Elected mayors in Scotland: is now the time for Aberdeen’s Andy Burnham?

The elections of May 2021 were dubbed as “super Thursday” due to the sheer number of votes that took place across the UK. In addition to the 129 MSPs elected in Scotland, Wales voted for a new Welsh parliament, London got a new assembly and thousands of local councillors were elected right across England. Voters in England also voted for new Police and Crime Commissioners as well as directly elected executive mayors.

Compared to the messy English system of local government (with mayors, unitary authorities, parish councils and mord), Scotland’s local government is slick and easy to understand. Next year Scottish voters will be going to the polls to vote for councillors in 32 local authorities using the Single Transferable Vote. There’s a lot wrong with Scottish local governance but complexity isn’t it.

Upgrade Holyrood supports more powers for local authorities and has welcomed proposals to improve the system. Ballot Box Scotland’s blueprint is a fascinating and coherent suggestion to revitalise local democracy and empower communities in all corners of Scotland. But what about the possibility of introducing directly elected executive mayors (DEEMs) like in the England? Could the introduction of mayors invigorate Scottish local government?

It’s an intriguing prospect. Andy Burnham, a possible future Labour leader, has filled his boots as Mayor of Greater Manchester and has become a clear, local champion for the area. A directly elected mayor in Aberdeen or Dundee could play a similar role, pulling the political gravity away from the dominant central belt. The ability to give a face to a local political force, as well as the creation of one clear accountable individual for local issues, would be the main advantage of any reform.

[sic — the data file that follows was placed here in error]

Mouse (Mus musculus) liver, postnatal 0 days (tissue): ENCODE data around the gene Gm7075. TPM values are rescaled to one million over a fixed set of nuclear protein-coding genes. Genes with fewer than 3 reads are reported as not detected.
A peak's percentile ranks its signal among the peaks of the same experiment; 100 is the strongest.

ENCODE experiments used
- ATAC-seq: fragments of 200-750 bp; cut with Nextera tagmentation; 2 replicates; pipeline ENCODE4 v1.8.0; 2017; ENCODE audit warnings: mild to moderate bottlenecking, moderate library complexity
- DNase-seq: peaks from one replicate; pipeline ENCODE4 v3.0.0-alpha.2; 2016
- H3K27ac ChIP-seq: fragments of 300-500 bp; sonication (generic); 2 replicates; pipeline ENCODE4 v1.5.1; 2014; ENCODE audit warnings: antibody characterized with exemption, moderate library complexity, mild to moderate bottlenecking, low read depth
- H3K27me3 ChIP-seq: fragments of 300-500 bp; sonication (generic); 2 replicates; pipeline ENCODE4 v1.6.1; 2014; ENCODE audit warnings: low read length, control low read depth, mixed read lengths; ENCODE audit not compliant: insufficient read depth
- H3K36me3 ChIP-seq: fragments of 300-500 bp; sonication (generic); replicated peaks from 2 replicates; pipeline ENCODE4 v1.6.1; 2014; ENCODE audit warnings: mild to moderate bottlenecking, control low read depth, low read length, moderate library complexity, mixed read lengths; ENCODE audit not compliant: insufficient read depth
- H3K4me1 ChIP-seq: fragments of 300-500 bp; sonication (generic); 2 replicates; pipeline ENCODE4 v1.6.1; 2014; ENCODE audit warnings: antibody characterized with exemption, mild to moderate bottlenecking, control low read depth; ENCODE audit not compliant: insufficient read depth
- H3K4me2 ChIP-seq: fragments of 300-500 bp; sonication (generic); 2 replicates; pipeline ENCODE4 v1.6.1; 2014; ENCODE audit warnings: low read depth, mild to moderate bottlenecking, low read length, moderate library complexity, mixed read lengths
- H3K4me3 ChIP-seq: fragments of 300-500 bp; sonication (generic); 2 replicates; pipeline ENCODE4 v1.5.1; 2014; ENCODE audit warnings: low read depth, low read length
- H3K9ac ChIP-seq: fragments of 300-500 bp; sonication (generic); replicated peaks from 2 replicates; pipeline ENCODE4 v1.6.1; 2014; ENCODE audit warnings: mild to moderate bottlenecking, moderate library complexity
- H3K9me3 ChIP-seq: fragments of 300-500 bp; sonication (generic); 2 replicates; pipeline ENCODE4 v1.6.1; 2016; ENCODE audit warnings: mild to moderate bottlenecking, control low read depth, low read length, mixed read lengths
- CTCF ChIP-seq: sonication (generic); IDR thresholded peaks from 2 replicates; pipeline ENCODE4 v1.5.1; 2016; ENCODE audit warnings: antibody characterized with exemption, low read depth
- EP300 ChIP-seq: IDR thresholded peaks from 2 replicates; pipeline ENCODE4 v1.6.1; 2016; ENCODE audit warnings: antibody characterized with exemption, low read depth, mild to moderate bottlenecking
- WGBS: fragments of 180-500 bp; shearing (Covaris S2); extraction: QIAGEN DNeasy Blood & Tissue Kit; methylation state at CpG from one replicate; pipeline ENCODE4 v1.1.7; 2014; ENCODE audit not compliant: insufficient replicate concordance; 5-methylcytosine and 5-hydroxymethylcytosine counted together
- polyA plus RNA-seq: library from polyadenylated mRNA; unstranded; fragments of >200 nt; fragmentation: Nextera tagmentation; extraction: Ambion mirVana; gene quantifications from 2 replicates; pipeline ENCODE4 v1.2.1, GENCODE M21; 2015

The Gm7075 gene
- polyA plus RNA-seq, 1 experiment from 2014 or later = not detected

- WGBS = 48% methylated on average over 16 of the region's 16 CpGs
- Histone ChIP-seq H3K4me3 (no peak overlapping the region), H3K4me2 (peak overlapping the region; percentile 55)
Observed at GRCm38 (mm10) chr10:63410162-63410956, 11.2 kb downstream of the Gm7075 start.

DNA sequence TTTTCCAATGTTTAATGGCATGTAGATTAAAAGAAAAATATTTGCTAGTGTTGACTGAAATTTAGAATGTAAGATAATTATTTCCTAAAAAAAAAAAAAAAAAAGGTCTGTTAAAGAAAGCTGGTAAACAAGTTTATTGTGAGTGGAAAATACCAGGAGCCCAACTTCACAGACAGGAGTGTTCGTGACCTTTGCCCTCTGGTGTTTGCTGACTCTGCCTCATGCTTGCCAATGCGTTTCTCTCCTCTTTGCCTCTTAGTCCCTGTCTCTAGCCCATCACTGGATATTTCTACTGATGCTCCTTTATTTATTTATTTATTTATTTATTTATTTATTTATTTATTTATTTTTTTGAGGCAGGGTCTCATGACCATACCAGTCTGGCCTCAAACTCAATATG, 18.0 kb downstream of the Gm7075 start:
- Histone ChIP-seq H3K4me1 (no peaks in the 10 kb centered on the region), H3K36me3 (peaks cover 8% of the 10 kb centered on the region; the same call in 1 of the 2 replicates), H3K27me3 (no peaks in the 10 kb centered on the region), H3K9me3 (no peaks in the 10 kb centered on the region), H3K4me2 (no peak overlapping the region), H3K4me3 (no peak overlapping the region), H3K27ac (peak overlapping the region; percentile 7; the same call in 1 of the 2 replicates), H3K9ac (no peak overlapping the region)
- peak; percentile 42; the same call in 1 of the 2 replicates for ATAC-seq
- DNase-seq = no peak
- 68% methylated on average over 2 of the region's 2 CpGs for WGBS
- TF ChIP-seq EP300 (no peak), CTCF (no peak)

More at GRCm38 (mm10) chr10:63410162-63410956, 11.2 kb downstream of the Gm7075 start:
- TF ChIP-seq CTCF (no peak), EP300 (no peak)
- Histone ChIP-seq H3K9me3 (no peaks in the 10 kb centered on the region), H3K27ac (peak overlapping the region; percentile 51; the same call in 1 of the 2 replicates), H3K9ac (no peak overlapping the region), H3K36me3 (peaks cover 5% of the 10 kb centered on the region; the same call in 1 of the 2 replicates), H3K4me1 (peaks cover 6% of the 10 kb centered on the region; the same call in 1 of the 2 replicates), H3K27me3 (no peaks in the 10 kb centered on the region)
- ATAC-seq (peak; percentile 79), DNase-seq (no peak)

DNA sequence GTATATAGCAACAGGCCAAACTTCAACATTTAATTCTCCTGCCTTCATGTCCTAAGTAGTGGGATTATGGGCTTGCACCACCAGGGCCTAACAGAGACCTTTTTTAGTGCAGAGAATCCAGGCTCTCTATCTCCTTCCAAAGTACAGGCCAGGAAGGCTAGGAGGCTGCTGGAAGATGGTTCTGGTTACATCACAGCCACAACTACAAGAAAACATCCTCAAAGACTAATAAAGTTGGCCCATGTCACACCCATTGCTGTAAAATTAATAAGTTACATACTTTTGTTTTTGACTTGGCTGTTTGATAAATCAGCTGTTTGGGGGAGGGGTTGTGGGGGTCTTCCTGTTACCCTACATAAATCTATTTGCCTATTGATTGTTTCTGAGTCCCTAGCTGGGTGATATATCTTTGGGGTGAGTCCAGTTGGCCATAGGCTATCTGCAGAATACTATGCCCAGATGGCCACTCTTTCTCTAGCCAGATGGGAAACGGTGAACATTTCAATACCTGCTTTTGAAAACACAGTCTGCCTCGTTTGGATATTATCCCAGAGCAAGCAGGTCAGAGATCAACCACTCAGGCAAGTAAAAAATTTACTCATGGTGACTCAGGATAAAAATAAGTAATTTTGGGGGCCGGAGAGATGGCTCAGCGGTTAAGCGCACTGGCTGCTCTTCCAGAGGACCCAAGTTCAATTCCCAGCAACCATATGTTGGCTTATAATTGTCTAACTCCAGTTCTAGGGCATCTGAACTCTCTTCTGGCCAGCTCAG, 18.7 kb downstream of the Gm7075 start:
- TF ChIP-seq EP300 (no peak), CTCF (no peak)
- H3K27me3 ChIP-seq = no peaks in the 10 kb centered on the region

But a directly elected executive mayor would fundamentally alter the nature of local democracy in Scotland.

Upgrade Holyrood strongly supports better representative democracy hence the support of Proportional Representation for Westminster elections, as well as better PR for Holyrood elections.

READ MORE: 12 Reasons to support Proportional Representation

Directly elected executive mayors would somewhat clash with these principles. Current council executives are derived from agreements made by parties who together make up a majority of seats. The executive is usually multi-party thanks to the Single Transferable Vote.

Directly elected executive mayors would put an incredible amount of power in the hands of one person (and party). Such mayors are very much in the tradition of majoritarian democracy which limits their ability to fairly represent all in government. Diversity of opinion is important and while an elected mayor could listen to other parties their input would be limited.

These are largely the same arguments against a directly elected executive president. Such roles are ultimately one-seat constituencies that consolidate power in far too concentrated a place.

That said, while there are significant risks with introducing such mayors, they could still be an effective democratic tool in Scottish local government.

Crucially, if such proposals were to be seriously considered by any future Scottish government, there are three principles that they should adhere to in order to retain good representative democracy and weaken risks associated with majoritarian structures of government.

The first is the principle of consent. Any proposals for directly elected executive mayors in say Edinburgh or Glasgow should be ratified by the people that the decision would affect. In practical terms this would amount to local referenda. As an aside there would be an intriguing dynamic if say Edinburgh voted for a directly executive elected mayor while Glasgow rejected such a proposal.